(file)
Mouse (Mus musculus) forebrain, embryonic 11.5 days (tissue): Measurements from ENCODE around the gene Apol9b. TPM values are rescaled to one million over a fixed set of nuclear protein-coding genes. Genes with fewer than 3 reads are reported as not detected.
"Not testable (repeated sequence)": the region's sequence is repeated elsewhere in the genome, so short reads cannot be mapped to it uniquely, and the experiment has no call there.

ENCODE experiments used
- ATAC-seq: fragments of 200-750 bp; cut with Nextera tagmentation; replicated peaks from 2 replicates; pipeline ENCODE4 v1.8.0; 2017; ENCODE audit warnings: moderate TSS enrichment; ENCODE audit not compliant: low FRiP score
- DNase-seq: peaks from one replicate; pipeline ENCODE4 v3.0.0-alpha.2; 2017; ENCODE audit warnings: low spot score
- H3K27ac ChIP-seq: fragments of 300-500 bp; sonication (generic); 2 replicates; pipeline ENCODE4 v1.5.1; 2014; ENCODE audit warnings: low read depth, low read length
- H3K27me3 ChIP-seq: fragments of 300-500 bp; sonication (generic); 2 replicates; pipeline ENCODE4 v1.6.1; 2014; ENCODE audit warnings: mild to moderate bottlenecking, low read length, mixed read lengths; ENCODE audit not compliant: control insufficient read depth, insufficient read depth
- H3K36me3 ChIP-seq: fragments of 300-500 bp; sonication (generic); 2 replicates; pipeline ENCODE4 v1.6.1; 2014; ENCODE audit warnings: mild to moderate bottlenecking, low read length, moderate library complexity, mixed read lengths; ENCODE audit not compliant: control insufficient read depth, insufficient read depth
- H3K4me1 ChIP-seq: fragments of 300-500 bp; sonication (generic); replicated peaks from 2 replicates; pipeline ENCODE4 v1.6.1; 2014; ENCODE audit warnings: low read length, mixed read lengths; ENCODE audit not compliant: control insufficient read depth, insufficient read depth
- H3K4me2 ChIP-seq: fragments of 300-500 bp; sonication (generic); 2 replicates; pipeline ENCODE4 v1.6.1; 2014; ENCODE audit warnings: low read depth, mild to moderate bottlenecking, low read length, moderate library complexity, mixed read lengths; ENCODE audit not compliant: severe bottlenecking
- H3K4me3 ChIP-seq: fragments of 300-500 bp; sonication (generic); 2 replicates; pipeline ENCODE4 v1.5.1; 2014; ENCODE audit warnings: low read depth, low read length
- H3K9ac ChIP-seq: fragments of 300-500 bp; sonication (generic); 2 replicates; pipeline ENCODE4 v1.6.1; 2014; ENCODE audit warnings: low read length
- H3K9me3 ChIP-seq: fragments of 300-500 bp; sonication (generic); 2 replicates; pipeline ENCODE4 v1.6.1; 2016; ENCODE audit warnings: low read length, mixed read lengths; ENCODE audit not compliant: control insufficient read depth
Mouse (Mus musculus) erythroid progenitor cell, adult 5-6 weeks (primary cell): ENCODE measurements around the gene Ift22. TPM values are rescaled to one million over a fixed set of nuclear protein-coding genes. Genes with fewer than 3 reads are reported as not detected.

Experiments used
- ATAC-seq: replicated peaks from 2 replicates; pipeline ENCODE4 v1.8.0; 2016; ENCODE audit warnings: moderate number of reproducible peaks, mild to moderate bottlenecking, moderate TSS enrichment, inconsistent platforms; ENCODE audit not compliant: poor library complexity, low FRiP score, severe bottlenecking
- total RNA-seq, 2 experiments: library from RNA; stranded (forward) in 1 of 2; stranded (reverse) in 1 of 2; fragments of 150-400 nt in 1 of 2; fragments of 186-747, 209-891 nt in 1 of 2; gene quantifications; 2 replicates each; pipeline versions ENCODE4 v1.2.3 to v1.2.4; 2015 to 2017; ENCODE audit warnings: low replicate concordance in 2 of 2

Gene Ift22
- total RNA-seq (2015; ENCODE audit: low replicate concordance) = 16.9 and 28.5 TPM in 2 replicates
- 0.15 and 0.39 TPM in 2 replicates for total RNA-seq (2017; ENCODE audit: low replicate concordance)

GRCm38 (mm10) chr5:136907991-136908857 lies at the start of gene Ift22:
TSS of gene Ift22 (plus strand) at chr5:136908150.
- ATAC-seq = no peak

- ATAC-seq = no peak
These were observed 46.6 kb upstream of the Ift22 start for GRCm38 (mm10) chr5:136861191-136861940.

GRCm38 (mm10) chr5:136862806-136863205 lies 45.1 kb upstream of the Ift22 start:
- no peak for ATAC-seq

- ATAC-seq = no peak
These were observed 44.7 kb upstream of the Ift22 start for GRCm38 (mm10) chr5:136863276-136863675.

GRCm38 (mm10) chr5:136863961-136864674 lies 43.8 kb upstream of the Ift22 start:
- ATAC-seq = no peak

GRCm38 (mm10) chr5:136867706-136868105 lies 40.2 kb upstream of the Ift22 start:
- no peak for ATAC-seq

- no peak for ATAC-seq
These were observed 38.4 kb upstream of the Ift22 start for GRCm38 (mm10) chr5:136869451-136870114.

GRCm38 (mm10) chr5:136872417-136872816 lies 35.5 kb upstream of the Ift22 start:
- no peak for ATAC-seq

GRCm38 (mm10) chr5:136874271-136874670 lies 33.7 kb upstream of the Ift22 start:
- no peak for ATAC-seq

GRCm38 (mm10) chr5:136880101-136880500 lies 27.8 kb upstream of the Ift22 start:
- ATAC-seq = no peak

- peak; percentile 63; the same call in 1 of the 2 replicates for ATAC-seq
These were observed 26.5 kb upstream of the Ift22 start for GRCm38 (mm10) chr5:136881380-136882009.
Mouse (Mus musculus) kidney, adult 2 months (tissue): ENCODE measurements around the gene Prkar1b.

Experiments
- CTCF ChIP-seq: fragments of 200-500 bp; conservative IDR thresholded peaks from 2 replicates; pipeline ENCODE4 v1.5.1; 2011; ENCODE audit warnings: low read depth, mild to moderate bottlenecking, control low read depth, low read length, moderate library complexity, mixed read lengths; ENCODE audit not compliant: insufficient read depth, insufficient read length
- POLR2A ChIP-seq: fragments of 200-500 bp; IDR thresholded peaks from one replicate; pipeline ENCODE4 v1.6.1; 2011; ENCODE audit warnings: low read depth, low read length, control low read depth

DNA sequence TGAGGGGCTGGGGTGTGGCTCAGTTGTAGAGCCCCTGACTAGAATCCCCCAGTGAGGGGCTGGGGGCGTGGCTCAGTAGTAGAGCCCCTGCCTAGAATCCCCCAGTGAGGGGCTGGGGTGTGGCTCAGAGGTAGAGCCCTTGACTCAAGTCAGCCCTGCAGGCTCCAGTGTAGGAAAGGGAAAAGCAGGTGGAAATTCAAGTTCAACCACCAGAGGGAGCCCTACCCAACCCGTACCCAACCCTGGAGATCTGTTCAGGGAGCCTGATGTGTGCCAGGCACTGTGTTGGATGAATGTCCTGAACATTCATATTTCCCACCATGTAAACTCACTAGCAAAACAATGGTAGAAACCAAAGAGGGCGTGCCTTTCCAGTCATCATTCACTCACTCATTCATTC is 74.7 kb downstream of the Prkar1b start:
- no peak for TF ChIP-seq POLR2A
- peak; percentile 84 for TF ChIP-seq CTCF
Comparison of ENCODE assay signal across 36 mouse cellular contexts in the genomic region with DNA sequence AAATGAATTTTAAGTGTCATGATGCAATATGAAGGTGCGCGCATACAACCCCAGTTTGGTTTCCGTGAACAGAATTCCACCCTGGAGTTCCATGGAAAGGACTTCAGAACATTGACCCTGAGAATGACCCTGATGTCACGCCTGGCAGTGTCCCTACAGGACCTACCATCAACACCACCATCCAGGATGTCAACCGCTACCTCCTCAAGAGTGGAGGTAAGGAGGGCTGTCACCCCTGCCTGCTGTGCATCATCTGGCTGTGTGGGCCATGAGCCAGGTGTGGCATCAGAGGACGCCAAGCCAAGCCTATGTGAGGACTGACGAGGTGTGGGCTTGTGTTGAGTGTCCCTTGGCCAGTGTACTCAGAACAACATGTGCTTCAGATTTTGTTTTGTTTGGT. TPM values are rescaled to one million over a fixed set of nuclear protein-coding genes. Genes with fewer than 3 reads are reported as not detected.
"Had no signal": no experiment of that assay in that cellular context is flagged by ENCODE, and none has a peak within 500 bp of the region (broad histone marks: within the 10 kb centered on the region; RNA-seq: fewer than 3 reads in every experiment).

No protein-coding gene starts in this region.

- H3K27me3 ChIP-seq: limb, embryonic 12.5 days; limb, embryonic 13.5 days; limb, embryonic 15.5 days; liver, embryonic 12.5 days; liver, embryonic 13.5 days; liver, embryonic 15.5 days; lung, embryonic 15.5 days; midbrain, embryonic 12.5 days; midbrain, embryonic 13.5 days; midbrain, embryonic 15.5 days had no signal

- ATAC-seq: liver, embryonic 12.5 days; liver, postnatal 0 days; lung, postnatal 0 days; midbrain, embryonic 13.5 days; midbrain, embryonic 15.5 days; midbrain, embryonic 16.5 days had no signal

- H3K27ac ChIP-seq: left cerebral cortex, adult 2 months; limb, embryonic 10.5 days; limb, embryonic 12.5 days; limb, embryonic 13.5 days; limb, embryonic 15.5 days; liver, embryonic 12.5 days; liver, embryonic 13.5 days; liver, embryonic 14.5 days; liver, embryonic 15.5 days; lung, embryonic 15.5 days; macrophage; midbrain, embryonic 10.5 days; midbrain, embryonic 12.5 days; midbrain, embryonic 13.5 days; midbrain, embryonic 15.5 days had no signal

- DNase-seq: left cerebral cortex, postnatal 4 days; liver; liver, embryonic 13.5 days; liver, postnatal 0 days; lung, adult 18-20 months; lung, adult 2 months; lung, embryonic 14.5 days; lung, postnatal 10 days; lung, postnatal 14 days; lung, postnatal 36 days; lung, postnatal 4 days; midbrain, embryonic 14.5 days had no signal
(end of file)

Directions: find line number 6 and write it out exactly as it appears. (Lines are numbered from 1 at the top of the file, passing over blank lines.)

- H3K27ac ChIP-seq: fragments of 300-500 bp; sonication (generic); 2 replicates; pipeline ENCODE4 v1.5.1; 2014; ENCODE audit warnings: low read depth, low read length